2011 was still a great year for the growth of Blu-ray , lots of old classics, odd obscure cult films and a long awaited sci-fi saga made their debut in HD. All of them looking better than ever in 1080p and showing the true latitude in the Blu-ray format solidifying it as simply the best true film experience available at home . Here is my top 13 Blu-rays of 2011, with all the great releases this year it was a struggle to get it down to just 13, Here’s part 2, enjoy kids…
7- TAXI DRIVER (1976) Director Martin Scorsese- I can’t remember the exact age I was when I first saw Taxi Driver, but I think it was in my early to mid teens. The first thing that struck me being a professional drummer at the time, was the opening credit sequence with the music of the great Bernard Hermann, such amazing tempo and mood to it. At the same time, the New York florescent like lights, the extreme grittiness of Michael Chapman’s cinematography and the rawness of De Niro/ Scorsese held my attention till the last frame. I always loved anti hero protagonists in stories that to be fully realized, the ending has to have weight and be really ironically messed up in the end. Taxi Driver hits every note that still resonates with lots of people till this day. It never gets old or dated and that is in part to the Scorsese/ De Niro dynamic that has work so well for many years after 1976. The real combined genius of the two can especially be seen in the scenes with a 14 year old Jodie Foster. All the character work done makes it so believable, like both these people actually live and breath in the real New York City of the late 70’s. The film looks the best at home it ever has in the Blu ray presentation. Without looking processed or enhanced in anyway by too much DNR the grain of the film transferred amazingly, bringing out the true beauty of the camera work and art direction. The real gem of the set it the 1987 Laser Disc commentary with Martin Scorsese and writer Paul Schrader that hasn’t been available on any release since the Criterion Laser disc in ’88, this is a must for any Scorsese fan. De Niro kicks ass as Travis Bickle like no anti hero quite has since. One of the great classics to see and enjoy over and over again in 1080p. Quite brilliant shit .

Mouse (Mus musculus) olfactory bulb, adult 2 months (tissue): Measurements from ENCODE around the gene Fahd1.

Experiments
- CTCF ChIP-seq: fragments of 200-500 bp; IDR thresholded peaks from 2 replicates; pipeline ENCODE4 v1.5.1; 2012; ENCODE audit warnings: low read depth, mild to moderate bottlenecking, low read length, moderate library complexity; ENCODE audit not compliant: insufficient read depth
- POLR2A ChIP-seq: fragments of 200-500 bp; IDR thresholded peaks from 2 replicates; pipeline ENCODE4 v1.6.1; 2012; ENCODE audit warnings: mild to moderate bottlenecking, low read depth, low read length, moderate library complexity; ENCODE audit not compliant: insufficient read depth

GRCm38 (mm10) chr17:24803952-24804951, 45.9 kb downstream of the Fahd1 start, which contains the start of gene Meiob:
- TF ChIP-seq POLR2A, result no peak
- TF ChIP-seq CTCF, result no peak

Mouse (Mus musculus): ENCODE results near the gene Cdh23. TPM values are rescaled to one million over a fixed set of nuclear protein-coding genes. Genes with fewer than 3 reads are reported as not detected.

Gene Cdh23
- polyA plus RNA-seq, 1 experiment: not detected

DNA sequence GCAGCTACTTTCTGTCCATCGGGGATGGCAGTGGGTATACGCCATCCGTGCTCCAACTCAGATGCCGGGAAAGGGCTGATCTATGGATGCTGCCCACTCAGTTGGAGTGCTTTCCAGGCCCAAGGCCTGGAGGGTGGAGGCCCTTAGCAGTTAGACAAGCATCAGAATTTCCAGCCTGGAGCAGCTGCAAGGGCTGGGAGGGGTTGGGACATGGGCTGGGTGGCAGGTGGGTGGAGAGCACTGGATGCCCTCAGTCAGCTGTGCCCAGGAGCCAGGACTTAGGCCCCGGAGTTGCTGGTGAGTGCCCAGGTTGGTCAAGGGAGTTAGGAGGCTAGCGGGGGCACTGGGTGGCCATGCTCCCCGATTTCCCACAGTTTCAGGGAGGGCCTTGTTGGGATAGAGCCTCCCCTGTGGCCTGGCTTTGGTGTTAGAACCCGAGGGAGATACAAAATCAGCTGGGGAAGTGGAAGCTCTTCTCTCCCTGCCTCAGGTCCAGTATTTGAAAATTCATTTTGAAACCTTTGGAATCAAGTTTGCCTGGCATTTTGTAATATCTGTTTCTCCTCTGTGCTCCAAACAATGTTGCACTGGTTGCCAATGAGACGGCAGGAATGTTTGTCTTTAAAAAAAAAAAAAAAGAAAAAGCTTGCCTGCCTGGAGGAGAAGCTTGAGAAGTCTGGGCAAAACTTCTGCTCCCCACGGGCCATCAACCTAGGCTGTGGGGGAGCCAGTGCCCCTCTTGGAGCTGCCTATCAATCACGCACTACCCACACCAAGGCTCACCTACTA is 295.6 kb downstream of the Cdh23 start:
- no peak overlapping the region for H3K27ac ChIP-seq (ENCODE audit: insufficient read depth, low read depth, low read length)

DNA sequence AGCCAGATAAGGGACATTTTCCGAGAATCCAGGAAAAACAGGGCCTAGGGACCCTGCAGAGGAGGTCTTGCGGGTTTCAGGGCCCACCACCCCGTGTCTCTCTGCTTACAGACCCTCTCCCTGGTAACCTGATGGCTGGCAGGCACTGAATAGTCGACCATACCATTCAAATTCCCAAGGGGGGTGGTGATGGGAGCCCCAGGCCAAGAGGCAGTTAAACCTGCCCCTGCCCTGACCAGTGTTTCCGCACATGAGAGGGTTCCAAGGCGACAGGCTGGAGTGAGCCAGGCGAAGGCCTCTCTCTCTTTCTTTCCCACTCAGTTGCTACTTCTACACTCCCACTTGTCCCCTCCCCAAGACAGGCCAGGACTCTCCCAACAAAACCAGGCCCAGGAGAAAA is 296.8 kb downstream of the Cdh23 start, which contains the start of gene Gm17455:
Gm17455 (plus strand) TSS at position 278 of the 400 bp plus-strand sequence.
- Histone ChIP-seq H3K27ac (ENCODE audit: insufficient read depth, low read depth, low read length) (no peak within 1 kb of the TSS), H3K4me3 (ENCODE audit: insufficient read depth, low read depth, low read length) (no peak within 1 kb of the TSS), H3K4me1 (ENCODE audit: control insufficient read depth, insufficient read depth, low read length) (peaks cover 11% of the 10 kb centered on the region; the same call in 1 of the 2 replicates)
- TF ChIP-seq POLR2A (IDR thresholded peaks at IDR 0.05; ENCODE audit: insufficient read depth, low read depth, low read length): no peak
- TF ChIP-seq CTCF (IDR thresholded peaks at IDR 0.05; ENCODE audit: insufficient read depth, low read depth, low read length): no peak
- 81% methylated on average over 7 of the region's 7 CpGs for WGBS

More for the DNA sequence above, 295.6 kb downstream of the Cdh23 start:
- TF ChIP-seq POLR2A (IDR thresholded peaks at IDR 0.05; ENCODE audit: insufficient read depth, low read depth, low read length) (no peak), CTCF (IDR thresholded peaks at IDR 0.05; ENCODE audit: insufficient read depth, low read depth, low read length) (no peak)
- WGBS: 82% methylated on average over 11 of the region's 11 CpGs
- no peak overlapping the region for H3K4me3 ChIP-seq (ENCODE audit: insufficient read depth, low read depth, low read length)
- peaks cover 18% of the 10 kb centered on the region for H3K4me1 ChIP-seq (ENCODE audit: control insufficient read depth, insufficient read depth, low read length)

6- LE BELLE ET LA BÊTE (BEAUTY AND THE BEAST) CRITERION COLLECTION (1946) Director Jean Cocteau- Again in 2011 Criterion scores super high points on there classic film Blu-ray releases. The 1946 live action french language adaptation of the Beauty and the Beast is my favorite telling of that story, the film is a more adult take. The physical lengths that actor Jean Marais’s went to in his portrayal as the beast was astonishing to say the least. 5 hours getting into make up everyday before shooting , having animal hair glued to every part his visible body with disastrous after effects to his skin. The make up is so amazing it is still stunning that it was done in ’46, along with Cocteau’s direction and expert trick photography FX, it’s a film that will have you thinking twice about what was being technically achieved in the silver age of movie making. True gold in the cinema world, cheers to Criterion for their work on bringing us this and other greats films to our homes on Blu-ray.